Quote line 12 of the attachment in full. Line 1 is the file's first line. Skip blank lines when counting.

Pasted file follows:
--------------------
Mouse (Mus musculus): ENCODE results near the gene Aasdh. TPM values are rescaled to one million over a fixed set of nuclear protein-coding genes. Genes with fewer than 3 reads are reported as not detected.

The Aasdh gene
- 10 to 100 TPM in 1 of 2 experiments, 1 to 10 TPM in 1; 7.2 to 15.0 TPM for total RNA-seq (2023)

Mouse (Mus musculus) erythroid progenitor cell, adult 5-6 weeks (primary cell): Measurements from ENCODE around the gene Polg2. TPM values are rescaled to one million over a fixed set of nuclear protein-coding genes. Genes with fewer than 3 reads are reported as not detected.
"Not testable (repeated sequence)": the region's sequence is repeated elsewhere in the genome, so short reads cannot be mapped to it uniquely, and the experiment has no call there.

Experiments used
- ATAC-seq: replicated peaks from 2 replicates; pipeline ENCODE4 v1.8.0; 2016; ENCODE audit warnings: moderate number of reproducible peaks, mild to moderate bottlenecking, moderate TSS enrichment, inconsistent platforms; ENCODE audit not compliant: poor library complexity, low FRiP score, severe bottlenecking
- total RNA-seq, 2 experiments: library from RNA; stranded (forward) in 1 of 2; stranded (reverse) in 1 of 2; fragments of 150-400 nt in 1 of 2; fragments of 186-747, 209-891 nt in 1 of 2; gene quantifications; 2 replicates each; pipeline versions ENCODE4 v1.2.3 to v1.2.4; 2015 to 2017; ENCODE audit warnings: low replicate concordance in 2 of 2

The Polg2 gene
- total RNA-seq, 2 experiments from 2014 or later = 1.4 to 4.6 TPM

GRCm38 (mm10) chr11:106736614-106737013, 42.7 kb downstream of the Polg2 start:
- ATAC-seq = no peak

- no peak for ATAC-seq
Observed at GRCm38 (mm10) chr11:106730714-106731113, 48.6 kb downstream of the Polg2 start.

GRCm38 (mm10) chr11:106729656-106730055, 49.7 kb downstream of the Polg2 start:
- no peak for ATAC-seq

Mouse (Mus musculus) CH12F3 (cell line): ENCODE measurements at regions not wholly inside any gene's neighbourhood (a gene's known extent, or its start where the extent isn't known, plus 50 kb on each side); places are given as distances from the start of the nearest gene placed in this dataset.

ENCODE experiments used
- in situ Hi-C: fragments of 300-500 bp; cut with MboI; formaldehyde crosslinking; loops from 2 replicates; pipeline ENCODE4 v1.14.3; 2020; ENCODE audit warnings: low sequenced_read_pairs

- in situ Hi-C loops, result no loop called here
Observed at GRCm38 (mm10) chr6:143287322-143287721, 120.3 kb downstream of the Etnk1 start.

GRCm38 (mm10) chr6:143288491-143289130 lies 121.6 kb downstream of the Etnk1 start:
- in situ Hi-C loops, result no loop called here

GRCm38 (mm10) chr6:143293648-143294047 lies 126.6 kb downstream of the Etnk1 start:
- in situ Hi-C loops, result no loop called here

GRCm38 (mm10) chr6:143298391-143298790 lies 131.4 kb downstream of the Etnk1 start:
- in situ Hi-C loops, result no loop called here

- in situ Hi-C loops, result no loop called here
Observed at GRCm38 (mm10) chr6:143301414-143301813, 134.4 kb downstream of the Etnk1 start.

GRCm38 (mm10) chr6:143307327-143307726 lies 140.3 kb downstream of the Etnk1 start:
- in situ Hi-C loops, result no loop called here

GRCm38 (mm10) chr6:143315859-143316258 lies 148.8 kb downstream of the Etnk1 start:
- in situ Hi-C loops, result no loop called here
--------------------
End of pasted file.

- ATAC-seq = no peak